Bloody witch hunts spark fear in Kisii

Eight houses belonging to suspected witches were burnt down. (Photos Sammy Omingo/Standard)

A fresh wave of fatal attacks on suspected witches in the county has stirred concern in the larger Gusii region.

More than 10 people have been killed on suspicion of being witches in the recent past, with their houses and property reduced to ashes.

But national government officials are blaming the continued attacks on locals who do not want to testify in court for fear of revenge.

Six years ago, a video clip appeared on the internet showing five people being burnt in the village of Nyamataro. The killers alleged the five practised witchcraft.

Since then, police have struggled to arrest the suspects and bring the case to court because they cannot find anybody willing to give evidence.

Police say it is rare for people in the community to testify against one another for fear of revenge attacks.

‘Witch burning’ in the Gusii community has become rampant but it is not evident that the killers acatually believe their victims are witches.

Retaliation against elderly women is growing more violent as authorities remain silent.

On January 14, two elderly women were burnt beyond recognition in Omokonge village, Nyamira County, on suspicion of practising witchcraft.

Pauline Mogambi, 95, and her daughter Rose Mogambi, 53, were lynched by angry villagers. Eight homes of alleged witches were also set ablaze.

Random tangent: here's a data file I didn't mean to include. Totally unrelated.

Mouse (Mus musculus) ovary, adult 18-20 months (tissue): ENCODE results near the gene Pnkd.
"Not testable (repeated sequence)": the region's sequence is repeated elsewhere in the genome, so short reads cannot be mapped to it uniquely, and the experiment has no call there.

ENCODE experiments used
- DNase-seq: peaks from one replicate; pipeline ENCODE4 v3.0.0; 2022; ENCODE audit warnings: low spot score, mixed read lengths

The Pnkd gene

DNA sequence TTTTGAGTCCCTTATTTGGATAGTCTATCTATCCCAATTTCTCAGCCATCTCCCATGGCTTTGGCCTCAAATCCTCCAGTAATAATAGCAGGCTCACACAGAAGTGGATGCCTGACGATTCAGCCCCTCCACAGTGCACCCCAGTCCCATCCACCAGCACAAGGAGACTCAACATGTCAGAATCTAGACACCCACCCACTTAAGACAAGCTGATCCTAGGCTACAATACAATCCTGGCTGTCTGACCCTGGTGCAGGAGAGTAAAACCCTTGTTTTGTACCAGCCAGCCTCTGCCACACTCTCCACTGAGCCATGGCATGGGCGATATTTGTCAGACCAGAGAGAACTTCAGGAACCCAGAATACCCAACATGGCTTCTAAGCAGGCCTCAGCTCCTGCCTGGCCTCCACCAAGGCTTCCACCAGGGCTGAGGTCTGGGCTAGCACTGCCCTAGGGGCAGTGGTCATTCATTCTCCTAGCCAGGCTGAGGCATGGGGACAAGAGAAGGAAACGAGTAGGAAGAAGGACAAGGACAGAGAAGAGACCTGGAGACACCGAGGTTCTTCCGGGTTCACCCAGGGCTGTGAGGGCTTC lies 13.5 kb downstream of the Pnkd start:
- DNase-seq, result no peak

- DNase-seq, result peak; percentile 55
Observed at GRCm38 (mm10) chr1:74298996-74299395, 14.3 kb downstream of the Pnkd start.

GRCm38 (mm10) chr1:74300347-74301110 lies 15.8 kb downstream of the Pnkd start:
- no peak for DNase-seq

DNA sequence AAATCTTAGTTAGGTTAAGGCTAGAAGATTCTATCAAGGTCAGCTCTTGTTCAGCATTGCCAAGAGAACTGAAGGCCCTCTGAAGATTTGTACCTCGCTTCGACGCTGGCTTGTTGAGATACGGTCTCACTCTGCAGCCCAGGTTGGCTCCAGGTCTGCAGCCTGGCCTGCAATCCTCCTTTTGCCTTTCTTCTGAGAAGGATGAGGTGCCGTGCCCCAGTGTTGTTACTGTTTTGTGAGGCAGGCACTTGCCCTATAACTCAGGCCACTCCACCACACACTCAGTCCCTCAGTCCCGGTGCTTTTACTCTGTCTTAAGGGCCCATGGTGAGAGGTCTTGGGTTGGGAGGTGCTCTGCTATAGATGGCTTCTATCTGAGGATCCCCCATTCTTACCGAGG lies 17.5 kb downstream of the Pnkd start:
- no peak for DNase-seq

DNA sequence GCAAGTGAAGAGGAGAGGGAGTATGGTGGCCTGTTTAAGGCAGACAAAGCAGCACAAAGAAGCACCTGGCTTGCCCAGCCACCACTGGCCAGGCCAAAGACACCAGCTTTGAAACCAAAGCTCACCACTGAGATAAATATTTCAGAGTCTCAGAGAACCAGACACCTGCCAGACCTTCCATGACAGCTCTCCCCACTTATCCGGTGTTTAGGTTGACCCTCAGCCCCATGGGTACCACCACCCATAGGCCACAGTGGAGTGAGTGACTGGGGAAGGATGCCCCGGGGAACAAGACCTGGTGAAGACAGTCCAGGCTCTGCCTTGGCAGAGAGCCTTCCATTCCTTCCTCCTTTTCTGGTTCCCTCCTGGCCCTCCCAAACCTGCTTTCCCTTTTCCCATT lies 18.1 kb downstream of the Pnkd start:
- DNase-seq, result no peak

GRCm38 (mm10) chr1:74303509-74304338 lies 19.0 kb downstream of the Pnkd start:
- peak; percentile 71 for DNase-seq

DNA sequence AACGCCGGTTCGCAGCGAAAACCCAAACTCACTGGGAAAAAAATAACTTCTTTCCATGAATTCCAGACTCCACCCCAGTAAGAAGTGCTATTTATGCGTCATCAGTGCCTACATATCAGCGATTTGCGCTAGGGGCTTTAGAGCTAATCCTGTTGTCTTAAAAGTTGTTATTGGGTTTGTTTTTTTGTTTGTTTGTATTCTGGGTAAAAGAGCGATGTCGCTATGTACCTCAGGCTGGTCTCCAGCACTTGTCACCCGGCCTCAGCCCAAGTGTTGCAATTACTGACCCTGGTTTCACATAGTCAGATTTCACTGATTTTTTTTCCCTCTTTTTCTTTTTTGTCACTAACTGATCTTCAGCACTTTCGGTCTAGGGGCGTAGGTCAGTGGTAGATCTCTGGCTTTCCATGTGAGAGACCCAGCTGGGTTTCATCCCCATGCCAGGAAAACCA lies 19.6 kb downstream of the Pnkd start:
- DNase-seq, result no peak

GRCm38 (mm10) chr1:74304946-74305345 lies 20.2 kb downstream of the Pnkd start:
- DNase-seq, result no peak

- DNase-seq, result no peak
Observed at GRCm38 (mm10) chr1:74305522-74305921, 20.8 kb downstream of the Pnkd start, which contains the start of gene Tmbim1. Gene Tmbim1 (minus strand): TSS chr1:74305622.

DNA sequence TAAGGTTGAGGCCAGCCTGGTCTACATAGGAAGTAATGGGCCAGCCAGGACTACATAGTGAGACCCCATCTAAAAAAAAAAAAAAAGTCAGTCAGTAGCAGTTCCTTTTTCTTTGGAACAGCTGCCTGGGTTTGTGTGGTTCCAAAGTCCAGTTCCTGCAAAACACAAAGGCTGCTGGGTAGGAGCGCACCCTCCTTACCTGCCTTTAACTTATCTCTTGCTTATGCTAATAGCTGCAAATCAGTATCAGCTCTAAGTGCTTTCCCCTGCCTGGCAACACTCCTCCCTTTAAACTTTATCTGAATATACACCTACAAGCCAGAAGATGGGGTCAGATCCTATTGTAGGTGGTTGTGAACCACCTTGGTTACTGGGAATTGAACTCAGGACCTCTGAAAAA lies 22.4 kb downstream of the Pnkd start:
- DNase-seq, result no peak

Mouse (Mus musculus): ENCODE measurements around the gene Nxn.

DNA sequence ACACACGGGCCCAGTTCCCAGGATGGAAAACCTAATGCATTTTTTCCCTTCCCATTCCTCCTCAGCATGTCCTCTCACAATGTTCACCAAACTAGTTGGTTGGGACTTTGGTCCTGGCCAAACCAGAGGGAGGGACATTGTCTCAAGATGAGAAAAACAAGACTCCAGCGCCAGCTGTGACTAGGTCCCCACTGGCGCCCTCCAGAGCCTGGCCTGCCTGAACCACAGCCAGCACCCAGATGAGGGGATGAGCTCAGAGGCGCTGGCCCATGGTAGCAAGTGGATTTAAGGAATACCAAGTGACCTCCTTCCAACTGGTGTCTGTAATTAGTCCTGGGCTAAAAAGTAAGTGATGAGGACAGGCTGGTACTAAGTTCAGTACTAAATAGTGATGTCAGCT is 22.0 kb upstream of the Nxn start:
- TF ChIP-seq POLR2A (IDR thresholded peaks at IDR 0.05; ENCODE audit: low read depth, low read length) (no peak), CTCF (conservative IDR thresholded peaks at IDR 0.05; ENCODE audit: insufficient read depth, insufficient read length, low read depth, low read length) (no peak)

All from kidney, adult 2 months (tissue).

The frightened grandmother was allegedly dragged from her home by the youths who had turned up without notice and immediately set on fire without any questioning.

They set her ablaze using petrol before moving to other homes where they caused mass destruction by burning the mud-and-grass thatch houses.

Nyamira South OCPD Rico Ngare, who led police officers to the scene, warned residents not to take the law into their own hands.

“Some of the people killed might even be innocent. This kind of mob justice is primitive and illegal. We will do everything possible to arrest the suspects who were involved in the killings. We will not bend the law,” said Mr Ngare.

In March 2009, five elderly people accused of witchcraft were burnt to death in Bomatara Village, Kitutu Chache constituency, on accusations of abducting a child and making him dumb through black magic.

The child, who had been abandoned by the roadside, pointed out those who abducted him. They allegedly owned up before being set ablaze.

According to police records, the five - four women and one man - were all aged over 80.

In the villages of Nyang’iti, Ritembu, Itibo and Mogenda, less than two kilometres apart, lie five graves in different homesteads.

Deserted homes and the ruins of torched houses are what remain following the lynching of suspected witches in April 2014.


In Nyang’iti village, Meshack Mokua, 24, lost his mother, Alice Moraa, in the ugly attack. His mother’s killers were apparently recorded on video as they burnt her to death.

“I have watched the video of my mother being burnt and I pray that God forgives those who were involved. I remain optimistic that one day, the authorities will arrest and prosecute the suspects,” said Mr Mokua.

In the same village, John Makori was butchered in January 2014 allegedly by his brother on allegations that he (Makori) had bewitched his mentally ill son.

The deceased’s wife, Ann Nyamoita, said she doesn’t believe her husband was a witch.

“He was killed because of land issues within the family,” she said.

Gusii Council of Elders chairman Araka Matundura holds a similar view.

“We have so many family issues in our community, including land conflicts that could arise from polygamous marriages,” he said.

Chapter 67 (Article 6) of the Witchcraft Act says: “Any person who accuses or threatens to accuse any person of being a witch or of practising witchcraft shall be guilty of an offence and liable to a fine not exceeding Sh500,000 or to imprisonment for a term not exceeding five years.”